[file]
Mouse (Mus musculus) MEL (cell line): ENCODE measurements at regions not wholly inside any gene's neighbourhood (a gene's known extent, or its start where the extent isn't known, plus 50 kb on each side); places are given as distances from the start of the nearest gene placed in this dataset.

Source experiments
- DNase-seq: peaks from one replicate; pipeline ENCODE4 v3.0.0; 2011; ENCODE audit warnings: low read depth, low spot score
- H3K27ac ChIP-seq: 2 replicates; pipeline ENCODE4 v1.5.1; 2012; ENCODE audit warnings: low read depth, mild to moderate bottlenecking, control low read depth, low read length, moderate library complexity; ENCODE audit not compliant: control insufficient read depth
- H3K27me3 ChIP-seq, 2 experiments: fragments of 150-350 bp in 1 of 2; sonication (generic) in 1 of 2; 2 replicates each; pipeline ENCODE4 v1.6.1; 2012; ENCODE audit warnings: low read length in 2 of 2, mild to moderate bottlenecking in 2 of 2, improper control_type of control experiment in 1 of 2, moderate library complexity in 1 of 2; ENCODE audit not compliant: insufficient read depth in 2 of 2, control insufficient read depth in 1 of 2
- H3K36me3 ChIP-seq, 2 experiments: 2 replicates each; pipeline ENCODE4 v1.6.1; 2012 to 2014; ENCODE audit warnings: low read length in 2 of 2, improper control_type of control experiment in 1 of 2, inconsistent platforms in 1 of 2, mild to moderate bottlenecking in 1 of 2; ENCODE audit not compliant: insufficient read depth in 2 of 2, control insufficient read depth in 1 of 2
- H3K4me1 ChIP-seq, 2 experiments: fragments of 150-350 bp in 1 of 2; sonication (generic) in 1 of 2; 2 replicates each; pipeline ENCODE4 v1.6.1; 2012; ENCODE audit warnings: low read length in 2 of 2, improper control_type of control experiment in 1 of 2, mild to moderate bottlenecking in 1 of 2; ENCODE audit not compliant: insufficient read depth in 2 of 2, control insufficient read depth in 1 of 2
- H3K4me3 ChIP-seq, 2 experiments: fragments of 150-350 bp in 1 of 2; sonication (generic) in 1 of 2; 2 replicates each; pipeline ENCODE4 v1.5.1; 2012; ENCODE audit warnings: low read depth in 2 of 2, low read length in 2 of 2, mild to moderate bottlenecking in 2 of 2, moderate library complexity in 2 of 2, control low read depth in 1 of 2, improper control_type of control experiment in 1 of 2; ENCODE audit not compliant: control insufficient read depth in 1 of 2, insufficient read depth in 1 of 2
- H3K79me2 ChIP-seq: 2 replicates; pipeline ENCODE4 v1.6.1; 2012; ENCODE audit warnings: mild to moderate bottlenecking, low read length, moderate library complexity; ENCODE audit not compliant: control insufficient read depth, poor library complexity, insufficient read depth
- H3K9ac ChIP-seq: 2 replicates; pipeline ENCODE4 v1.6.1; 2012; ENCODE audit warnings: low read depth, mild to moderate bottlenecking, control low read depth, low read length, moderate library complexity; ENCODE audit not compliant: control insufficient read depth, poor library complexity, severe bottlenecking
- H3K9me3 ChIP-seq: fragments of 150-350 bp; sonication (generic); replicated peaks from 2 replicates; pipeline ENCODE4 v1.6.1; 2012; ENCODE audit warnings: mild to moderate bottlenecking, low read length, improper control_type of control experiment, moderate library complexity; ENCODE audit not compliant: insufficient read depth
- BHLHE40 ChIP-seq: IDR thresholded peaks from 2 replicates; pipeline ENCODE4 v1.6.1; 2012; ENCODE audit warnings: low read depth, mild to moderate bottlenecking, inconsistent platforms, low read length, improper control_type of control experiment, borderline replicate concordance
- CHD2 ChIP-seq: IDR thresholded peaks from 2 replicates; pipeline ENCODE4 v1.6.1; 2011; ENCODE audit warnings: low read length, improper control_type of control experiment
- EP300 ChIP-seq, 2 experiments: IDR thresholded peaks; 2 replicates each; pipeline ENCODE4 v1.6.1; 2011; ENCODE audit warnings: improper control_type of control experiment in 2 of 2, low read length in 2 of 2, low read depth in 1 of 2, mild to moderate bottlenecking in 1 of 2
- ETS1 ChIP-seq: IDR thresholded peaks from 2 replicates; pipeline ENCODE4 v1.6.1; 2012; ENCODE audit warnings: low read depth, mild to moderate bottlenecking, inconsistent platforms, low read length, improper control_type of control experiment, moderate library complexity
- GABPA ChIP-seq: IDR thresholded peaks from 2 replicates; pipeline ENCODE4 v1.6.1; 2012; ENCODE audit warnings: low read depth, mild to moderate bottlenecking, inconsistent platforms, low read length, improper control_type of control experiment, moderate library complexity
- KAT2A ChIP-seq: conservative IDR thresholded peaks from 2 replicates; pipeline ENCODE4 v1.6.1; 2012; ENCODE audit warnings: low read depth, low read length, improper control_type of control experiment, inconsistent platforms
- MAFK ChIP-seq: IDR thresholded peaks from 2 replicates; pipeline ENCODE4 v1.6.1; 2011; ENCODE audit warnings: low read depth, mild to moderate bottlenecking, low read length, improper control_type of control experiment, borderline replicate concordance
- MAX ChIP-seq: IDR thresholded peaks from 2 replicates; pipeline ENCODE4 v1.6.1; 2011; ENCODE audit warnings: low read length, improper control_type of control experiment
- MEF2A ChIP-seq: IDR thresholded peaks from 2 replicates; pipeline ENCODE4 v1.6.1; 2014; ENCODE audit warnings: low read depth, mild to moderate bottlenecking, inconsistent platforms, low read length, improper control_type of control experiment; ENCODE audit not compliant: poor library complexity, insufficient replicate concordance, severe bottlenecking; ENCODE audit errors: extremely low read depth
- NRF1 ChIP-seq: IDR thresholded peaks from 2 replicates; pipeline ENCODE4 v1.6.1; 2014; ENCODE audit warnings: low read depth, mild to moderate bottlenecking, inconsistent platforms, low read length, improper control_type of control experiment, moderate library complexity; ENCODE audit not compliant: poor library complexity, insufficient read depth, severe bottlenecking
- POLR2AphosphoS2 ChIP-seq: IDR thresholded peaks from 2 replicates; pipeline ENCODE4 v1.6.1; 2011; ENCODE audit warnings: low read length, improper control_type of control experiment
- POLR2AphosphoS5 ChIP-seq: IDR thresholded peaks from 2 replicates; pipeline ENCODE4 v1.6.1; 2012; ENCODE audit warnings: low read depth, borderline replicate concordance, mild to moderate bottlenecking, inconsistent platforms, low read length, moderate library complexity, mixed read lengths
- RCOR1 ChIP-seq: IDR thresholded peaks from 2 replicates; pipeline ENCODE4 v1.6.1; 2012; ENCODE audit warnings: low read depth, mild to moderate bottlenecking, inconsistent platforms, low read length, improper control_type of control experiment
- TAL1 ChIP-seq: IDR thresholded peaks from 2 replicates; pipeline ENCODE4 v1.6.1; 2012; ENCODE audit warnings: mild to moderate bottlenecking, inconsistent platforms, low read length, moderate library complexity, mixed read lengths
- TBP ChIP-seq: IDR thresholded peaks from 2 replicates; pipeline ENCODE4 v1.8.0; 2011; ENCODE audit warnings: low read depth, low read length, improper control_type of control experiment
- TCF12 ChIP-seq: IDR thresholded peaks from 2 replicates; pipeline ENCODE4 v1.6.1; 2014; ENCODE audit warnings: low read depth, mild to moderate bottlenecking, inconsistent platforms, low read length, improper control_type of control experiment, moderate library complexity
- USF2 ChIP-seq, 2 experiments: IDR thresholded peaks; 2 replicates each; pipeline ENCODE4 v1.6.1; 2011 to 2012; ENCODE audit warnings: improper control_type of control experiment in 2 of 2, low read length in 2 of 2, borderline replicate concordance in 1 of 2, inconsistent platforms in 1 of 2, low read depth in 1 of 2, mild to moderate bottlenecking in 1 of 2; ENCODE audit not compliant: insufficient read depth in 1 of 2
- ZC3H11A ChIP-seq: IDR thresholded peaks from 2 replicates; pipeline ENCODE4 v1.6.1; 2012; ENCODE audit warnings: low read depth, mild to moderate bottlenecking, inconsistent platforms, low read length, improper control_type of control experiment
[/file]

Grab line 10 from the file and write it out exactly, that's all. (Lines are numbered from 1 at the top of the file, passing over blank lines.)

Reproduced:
- H3K9ac ChIP-seq: 2 replicates; pipeline ENCODE4 v1.6.1; 2012; ENCODE audit warnings: low read depth, mild to moderate bottlenecking, control low read depth, low read length, moderate library complexity; ENCODE audit not compliant: control insufficient read depth, poor library complexity, severe bottlenecking